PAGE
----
Campus Health and Wellbeing is helping to put on the 3WINS program, which focuses on empowering students, participants and improving overall community health. File | Mustang News

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Feeling too weak to wait for her appointment, anthropology senior Ally Shyvers left the Health Center waiting room to rest at her apartment. Little did she know, not receiving treatment would quickly become a life-or-death situation. The next morning, her roommates found her nearly unresponsive and rushed her to the hospital. The diagnosis: bacterial meningitis.

When Shyvers first arrived at the Health Center, she was seen for triage and then sent to the waiting room until she could be seen by a doctor. After sitting in discomfort for more than two hours, she ultimately went home while her symptoms worsened. That delay almost cost Shyver her life.

“Since I was so late going to the hospital, I had a really small chance of survival and potential to have limbs removed,” Shyvers said.

According to the Center for Disease Control, death from meningitis can occur in as little as a few hours.

With long wait times, a short operational schedule and limited staff, the Cal Poly Health Center is facing significant problems which they are hoping to address by raising the current student health fee from $315 per year to more than $612 per year.  

Shyver’s experience paints a dramatic portrait of the problems currently facing the Cal Poly Health Center, yet these problems are not going unnoticed. Dr. Aaron Baker serves as the Medical Director at the Health Center and feels that something should be done to solve the problem.

“We’ve been watching the satisfaction of services plummet,” Baker said last week in an open forum about campus health and wellbeing. “If we don’t do something now, it’s not going to get better.

The problem

The Health Fee was proposed in response to the following problems after analyzing data collected over the past 10 years from customer service surveys:

  • Long walk-in wait times ranging from two to three hours to receive medical care
  • Limited health center hours with a closing time of 4:30 p.m. during the week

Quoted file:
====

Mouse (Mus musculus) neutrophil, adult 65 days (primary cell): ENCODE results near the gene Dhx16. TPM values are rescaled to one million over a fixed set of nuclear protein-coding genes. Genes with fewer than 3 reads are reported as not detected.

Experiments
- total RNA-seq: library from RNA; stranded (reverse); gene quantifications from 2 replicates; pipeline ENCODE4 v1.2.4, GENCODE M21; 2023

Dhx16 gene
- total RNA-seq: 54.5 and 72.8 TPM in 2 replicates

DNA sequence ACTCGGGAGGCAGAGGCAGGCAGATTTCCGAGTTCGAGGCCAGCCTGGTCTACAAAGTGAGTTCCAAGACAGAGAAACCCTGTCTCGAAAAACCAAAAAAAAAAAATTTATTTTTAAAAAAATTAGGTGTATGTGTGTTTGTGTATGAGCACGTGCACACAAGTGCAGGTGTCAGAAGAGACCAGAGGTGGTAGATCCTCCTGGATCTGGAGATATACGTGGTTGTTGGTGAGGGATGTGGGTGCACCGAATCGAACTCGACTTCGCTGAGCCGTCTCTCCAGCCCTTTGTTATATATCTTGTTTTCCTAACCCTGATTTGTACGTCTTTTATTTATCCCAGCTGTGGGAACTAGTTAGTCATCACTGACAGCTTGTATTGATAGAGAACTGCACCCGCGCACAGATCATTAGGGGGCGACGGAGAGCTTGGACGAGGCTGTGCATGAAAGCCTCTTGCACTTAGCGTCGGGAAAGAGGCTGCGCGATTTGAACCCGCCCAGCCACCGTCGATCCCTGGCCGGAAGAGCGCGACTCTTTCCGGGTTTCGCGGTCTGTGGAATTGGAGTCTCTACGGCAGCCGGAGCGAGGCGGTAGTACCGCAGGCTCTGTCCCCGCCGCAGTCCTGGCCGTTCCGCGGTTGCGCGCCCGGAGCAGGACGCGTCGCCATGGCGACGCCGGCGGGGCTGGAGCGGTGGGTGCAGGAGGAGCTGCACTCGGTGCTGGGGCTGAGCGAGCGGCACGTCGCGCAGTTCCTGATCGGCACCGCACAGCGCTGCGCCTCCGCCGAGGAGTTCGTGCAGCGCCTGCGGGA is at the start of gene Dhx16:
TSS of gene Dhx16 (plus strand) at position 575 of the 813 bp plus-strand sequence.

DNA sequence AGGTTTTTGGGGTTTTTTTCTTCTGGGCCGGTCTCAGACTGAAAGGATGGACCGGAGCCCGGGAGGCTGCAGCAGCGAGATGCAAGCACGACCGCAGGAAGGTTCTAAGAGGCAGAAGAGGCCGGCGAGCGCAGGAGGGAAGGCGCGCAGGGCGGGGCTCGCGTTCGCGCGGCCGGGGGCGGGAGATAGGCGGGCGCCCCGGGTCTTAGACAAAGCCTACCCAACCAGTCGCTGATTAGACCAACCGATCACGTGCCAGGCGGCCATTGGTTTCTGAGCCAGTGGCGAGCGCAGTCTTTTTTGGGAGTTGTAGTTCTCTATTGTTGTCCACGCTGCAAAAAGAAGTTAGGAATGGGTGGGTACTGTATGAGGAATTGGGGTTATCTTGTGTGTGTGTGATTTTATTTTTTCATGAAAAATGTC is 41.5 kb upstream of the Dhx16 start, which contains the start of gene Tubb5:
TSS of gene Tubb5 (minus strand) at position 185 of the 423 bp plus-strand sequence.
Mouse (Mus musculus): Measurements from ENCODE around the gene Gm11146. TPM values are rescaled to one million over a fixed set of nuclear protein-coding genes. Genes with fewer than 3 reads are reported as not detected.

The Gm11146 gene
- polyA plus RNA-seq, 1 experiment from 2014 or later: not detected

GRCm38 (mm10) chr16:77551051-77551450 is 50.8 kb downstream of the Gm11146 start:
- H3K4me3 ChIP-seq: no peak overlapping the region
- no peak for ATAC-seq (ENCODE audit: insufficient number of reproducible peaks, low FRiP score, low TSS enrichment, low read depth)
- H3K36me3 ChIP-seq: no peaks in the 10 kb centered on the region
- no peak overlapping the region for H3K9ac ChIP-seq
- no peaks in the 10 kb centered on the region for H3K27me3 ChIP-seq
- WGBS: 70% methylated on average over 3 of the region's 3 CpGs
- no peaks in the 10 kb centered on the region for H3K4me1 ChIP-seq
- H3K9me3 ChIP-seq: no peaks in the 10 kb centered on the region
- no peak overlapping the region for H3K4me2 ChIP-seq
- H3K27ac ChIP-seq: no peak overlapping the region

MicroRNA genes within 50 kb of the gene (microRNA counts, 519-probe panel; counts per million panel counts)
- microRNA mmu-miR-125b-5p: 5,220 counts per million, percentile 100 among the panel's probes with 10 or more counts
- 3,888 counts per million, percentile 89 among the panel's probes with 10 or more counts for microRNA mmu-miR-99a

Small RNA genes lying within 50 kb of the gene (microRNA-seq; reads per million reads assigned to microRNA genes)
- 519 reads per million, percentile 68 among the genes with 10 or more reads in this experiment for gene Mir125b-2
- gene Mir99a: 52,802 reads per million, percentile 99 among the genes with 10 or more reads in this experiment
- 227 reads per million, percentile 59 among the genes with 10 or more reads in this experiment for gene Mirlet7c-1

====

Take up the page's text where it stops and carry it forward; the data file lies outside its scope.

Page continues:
• Not enough appointment availability (waiting periods of one to two weeks)
  • Not enough medical providers and counselors to meet day-to-day health and wellbeing needs.

The proposed health fee is designed to address these concerns, starting with increasing the availability of appointments for students.

Currently, there are not enough appointments available to meet student demand. Students either have to wait three hours for service, go without service or pay out of pocket for treatment off campus at a different treatment facility.

In the California State University (CSU) system, health centers operate either in the form of a walk-in clinic or by appointment only.

“We have a hybrid of the two, some same-day appointments and some walk-in appointments,” Baker said. “I would like you to know when you will be seen and when you will get out, for a more respectful use of your time.”

Due to under-staffing, counseling services faces similar issues to medical services with its inability to accommodate student needs. According to Director of Counseling Services Geneva Reynaga-Abiko, students who are in crisis mode receive treatment first under the current triage model.

Approximately 30-35 students who are not in crisis mode are turned away daily due to lack of availability. The problem comes down to capacity.

Students for Quality Education (SQE) advocate and political science senior Mick Bruckner visited counseling services in the past for personal mental health treatment and voiced his dissatisfaction with the current system.